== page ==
For those interested in China's tax system, and in the impact of personal income taxes on inequality in countries more generally, this new paper by Richard Krever and Hui Zhang (hat tip TaxProf), looks interesting. It's called Progressive Income Taxation and Urban Individual Income Inequality
, and its introduction notes:
"To date, China has not been able to use the personal income tax effectively as a redistribution tool. . . . the tax system has an almost insignificant impact on income redistribution, with post-tax incomes not varying significantly from pre-tax incomes. These findings stand in contrast with those commonly found in more advanced market economies."
Income tax is a relatively recent phenomenon in China (TJN wonders whether this has weakened the potential of the tax system to act as a brake on authoritarian tendencies through the 'no taxation without representation' channel. The article notes, and provides a handy graph illustrating, that
"With the notable exception of the United States, there is a very strong inverse correlation between a country’s reliance on income tax as a percentage of total taxation and the level of inequality in the nation. As income tax drops in relative weighting to other types of tax revenue, inequality rises. China stands apart from more advanced economies in terms of its limited reliance on income tax relative to other types of taxes and this no doubt inhibits its ability to use income tax as a tool of redistribution."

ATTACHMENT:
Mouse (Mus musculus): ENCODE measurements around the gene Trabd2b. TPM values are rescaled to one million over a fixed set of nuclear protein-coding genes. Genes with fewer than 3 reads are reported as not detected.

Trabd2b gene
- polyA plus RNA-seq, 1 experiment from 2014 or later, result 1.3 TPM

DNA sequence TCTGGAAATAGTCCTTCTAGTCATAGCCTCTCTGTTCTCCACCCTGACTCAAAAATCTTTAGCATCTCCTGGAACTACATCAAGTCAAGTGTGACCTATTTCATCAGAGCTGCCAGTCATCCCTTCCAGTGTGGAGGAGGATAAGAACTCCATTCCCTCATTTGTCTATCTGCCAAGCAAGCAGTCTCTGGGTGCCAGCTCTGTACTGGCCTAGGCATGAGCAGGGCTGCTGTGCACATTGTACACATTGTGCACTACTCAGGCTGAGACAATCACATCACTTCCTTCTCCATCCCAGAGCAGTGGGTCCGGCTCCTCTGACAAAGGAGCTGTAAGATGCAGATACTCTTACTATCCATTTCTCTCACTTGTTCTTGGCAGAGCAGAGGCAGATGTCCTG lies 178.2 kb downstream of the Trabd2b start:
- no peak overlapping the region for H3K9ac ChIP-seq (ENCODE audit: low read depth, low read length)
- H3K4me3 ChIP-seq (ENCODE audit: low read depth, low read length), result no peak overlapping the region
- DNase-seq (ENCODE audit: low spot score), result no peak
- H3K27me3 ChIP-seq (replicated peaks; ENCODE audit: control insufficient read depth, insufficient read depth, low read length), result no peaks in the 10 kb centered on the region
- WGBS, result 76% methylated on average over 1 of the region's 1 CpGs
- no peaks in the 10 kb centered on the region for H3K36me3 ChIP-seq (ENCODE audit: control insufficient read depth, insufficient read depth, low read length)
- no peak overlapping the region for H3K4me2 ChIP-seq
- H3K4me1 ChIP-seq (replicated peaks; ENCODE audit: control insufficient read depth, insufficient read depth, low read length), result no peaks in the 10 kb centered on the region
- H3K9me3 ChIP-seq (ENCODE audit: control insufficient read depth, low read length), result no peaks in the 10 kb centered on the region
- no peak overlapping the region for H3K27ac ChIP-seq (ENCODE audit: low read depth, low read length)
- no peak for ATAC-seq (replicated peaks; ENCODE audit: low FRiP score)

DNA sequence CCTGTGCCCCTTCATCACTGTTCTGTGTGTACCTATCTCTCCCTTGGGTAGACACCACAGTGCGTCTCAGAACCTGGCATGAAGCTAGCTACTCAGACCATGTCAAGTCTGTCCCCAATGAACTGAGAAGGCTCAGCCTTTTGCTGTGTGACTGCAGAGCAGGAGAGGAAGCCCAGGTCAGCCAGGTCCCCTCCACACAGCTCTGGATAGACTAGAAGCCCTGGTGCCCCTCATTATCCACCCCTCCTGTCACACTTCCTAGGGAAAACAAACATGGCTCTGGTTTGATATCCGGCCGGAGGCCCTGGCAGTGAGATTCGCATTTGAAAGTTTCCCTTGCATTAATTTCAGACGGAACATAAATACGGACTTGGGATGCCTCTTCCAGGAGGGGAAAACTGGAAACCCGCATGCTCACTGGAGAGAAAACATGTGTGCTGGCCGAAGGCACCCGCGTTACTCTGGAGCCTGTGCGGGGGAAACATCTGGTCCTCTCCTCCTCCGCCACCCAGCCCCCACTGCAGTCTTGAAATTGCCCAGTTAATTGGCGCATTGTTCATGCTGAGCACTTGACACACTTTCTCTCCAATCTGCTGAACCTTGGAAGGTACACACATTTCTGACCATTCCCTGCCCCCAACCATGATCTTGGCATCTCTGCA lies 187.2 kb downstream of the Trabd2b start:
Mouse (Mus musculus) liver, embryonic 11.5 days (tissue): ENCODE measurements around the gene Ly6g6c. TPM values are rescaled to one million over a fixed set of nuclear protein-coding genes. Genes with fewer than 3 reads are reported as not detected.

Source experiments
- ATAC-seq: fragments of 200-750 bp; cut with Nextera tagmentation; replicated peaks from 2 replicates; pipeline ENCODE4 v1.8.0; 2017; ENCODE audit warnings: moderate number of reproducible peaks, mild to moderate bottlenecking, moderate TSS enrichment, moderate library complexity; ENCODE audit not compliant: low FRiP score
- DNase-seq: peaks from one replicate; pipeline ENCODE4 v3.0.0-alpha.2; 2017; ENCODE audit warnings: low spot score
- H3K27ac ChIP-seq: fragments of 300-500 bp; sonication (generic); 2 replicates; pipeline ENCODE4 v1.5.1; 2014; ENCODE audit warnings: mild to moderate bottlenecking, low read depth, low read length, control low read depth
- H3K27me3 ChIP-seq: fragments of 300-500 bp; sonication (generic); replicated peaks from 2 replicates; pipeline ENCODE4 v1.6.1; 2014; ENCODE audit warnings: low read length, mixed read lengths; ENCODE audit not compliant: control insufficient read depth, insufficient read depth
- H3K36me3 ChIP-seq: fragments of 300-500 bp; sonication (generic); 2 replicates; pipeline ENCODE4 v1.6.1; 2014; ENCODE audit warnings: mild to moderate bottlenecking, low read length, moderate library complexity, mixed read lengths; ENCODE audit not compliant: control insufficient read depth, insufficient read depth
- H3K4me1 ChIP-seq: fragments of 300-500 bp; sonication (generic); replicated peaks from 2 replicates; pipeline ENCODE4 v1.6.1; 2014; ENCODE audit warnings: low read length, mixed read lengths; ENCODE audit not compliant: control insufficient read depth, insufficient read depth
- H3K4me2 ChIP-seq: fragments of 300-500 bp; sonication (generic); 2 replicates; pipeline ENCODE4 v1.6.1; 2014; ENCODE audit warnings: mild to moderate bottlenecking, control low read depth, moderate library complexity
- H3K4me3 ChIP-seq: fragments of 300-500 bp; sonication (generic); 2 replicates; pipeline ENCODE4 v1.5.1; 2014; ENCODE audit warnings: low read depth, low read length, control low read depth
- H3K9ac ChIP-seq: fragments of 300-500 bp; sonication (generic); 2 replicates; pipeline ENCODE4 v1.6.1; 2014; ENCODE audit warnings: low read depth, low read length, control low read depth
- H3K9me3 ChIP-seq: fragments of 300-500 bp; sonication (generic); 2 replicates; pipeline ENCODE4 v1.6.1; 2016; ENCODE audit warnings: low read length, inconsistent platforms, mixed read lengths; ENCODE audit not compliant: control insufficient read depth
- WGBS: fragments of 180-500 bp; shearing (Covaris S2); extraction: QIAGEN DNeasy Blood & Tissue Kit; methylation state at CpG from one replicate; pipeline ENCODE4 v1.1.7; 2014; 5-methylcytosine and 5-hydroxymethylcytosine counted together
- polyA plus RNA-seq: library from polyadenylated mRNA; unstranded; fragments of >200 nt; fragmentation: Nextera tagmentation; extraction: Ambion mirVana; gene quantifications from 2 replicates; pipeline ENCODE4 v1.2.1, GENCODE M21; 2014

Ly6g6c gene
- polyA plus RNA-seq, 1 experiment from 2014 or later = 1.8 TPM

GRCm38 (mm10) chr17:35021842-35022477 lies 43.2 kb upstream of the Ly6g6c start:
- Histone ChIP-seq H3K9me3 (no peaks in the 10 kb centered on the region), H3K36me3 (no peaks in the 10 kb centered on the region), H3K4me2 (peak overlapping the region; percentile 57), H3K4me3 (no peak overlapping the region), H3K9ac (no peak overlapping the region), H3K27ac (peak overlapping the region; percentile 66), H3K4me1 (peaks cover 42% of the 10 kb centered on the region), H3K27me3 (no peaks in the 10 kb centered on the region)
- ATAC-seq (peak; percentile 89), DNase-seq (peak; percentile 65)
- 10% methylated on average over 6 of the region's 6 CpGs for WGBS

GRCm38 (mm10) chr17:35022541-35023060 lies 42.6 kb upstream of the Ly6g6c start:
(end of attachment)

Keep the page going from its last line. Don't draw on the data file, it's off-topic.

The paper discusses why China's income tax system might not be working and suggests - surprise, surprise - that one factor might be
"evasion by higher-income persons. There is evidence that a range of income types including income from stock market manipulation, property deals, vast bonuses from state- owned firms enjoying monopoly positions, large “gifts” received by powerful officials and their relatives, and income from corruption, abuse of power, exploitation of public resources, and dealings in land development projects and other monopoly interests go undetected by revenue authorities."
The secrecy jurisdiction of Hong Kong
will have had an awful lot to do with that. But as the paper notes, a lot more research is needed in this crucial area.